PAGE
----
The Minton tiles, which were part and parcel of iconic 19th-century buildings across the world, will now be restored in all their former glory
The ongoing restoration of the Chhatrapati Shivaji Maharaj Terminus (CSMT) has helped unearth some unlikely treasures. Over the weekend, railway engineers found two 1,000-sqft rooms full of undisturbed original patterned tile flooring, which was hidden under the cement tiles that had been laid over it.
One of the 1,000-sqft rooms where the tiles were found
The iconic building is known to have a mix of Minton encaustic tiles and blue basalt patterned floorings, which were a matter pride in the nineteenth century. The tile patterns were an important feature of all iconic public buildings not only in England but also across the world, including the United States Capitol.
Once they are restored, the flooring will look something like this
A railway engineer working on the project said, "CSMT, which is a UNESCO world heritage site building is being completely restored and as a part of that process, the old offices and artificial alterations done to the building are being dismantled. When we removed the layer of cement tile floorings, we uncovered the original tile work that is intact and now plan to restore it. We will get conservation architects to work on it."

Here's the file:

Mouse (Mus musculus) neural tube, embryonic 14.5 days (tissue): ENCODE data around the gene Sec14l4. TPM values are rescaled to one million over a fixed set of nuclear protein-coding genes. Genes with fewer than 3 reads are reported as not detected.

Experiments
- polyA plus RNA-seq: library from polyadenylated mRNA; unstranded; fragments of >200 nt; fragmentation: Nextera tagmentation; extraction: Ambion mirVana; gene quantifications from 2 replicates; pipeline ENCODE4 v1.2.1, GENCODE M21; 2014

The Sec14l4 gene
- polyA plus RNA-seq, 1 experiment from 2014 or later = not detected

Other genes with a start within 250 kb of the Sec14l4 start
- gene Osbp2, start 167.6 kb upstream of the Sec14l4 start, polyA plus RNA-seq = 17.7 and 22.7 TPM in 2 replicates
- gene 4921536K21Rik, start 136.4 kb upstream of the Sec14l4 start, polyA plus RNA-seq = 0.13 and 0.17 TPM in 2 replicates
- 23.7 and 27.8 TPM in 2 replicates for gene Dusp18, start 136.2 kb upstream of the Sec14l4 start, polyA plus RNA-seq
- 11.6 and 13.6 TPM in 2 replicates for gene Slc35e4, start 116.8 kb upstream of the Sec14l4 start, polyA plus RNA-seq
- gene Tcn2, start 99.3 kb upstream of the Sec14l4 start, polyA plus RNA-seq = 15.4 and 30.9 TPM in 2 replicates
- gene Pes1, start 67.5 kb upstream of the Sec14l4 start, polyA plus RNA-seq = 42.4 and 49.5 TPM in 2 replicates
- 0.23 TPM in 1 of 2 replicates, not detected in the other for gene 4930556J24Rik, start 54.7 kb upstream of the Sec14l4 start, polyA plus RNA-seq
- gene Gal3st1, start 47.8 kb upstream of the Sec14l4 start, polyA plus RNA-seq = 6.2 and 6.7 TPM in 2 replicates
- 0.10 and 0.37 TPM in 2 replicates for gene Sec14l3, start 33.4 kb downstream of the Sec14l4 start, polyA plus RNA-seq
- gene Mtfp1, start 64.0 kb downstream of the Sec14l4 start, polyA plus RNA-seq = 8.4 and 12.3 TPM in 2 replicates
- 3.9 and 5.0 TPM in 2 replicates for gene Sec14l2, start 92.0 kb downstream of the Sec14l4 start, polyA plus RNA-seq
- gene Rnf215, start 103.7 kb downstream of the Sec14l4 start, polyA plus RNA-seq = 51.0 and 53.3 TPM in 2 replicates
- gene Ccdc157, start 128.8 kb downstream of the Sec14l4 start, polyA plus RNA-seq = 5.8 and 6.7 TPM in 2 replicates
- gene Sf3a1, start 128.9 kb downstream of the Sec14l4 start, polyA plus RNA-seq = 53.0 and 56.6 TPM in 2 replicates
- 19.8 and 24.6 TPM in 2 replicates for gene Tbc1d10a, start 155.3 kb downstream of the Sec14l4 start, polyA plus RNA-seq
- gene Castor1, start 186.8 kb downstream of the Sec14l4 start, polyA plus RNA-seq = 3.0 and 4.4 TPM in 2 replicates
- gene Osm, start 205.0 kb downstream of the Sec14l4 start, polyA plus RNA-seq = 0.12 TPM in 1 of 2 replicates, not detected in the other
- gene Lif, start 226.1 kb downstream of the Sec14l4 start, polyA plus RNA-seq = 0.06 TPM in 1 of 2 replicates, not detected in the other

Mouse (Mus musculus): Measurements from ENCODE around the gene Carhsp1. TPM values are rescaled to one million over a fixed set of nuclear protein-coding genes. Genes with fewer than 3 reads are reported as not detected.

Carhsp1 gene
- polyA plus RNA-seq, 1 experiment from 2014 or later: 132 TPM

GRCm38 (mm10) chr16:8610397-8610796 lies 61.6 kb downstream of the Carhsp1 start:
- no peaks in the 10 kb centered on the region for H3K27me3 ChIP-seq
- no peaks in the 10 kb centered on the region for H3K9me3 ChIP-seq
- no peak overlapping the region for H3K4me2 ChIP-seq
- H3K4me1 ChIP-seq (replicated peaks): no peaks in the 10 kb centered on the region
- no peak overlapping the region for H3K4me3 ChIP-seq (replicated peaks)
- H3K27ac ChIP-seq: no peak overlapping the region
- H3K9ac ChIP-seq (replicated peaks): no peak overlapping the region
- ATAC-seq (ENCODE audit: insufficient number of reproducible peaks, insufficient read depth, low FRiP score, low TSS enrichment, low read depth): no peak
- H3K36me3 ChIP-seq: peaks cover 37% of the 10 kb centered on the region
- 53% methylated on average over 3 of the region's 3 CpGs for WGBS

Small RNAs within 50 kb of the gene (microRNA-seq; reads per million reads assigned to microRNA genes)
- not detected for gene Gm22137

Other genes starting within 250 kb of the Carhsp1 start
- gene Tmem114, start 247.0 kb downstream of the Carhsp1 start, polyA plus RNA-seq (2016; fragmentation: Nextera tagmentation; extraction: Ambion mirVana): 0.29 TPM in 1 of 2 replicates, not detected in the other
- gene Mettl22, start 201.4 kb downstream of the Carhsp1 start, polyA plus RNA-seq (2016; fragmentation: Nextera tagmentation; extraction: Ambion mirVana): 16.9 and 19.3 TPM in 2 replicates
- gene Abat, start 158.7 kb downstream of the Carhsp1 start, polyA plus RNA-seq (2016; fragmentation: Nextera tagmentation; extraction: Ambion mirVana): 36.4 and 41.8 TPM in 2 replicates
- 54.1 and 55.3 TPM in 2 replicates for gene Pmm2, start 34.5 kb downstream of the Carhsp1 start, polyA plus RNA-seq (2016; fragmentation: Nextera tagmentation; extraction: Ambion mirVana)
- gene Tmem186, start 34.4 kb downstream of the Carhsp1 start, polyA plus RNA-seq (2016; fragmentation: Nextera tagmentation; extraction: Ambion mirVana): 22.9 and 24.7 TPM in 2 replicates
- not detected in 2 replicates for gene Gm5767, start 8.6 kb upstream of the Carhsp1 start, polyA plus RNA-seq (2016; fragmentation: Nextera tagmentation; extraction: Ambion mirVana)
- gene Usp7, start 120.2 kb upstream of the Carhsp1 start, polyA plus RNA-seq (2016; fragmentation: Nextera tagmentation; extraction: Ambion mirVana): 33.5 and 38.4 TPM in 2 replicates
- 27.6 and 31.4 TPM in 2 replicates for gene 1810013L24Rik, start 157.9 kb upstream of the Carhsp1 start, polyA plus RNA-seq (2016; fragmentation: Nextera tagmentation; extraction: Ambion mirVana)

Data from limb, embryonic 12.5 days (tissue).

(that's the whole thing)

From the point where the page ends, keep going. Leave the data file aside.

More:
"While the corridors have similar Minton tiles, the inside rooms also have similar patterns, which are in the process of being cleaned up now. One can see a mix of blue and red tiles and a few others that are white," he added.
One by one
"The floor in one of the rooms has black and white squares and the other has reddish-yellow and blue Minton patterned tiling, which is now covered under dust and rubble. It was once a key feature of this building. The two rooms of about 1,000 sq ft each were the cash office of CR with a maze of tables and chairs, cabins, and false ceiling," said an official.
"The corridors and rooms are being restored one by one and are being stripped of all the artificial touches. We are turning the building into its original form. Once restored, we can walk through the corridors and the breeze will flow as it used to without any hurdles," he added.
Central Railway's chief public relations officer Sunil Udasi confirmed that the railways intended to restore all types of original tile patterns found at the railway cash offices. He also said that the corridors would be free of all clutter.
Railway officials said that the flooring would now be washed to make the entire tiling pattern properly visible. "Once this is done, we shall call conservation experts so that they can examine and identify them and give their opinion. But in all cases, we intend to restore them to their original form," said the engineer.
"The first step should be to clean and restore them to their original glory. If it is not possible to restore them, an attempt should be made to get to the closest replica," said conservation architect Vikas Dilawari.
Designed by Fredrick William Stevens, the heritage building for the Great Indian Peninsula Railway's (now Central Railway) head office was constructed meticulously for 10 years between 1878 and 1888, with Indian contractors, workers and students from the JJ School of Art.